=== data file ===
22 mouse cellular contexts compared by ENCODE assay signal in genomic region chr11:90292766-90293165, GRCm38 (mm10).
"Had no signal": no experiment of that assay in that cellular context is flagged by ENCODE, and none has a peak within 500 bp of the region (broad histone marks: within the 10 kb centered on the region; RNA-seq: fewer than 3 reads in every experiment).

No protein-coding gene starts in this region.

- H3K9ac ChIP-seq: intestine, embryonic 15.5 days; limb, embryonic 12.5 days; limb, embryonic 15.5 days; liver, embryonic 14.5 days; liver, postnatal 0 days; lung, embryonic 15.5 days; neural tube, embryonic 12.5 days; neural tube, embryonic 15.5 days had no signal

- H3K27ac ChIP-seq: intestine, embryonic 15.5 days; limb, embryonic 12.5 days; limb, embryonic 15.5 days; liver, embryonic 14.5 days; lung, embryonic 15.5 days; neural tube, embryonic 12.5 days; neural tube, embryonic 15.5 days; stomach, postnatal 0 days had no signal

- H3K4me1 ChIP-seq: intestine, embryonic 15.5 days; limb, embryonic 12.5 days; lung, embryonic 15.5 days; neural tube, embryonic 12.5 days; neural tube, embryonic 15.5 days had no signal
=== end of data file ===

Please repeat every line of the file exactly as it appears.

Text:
22 mouse cellular contexts compared by ENCODE assay signal in genomic region chr11:90292766-90293165, GRCm38 (mm10).
"Had no signal": no experiment of that assay in that cellular context is flagged by ENCODE, and none has a peak within 500 bp of the region (broad histone marks: within the 10 kb centered on the region; RNA-seq: fewer than 3 reads in every experiment).

No protein-coding gene starts in this region.

- H3K9ac ChIP-seq: intestine, embryonic 15.5 days; limb, embryonic 12.5 days; limb, embryonic 15.5 days; liver, embryonic 14.5 days; liver, postnatal 0 days; lung, embryonic 15.5 days; neural tube, embryonic 12.5 days; neural tube, embryonic 15.5 days had no signal

- H3K27ac ChIP-seq: intestine, embryonic 15.5 days; limb, embryonic 12.5 days; limb, embryonic 15.5 days; liver, embryonic 14.5 days; lung, embryonic 15.5 days; neural tube, embryonic 12.5 days; neural tube, embryonic 15.5 days; stomach, postnatal 0 days had no signal

- H3K4me1 ChIP-seq: intestine, embryonic 15.5 days; limb, embryonic 12.5 days; lung, embryonic 15.5 days; neural tube, embryonic 12.5 days; neural tube, embryonic 15.5 days had no signal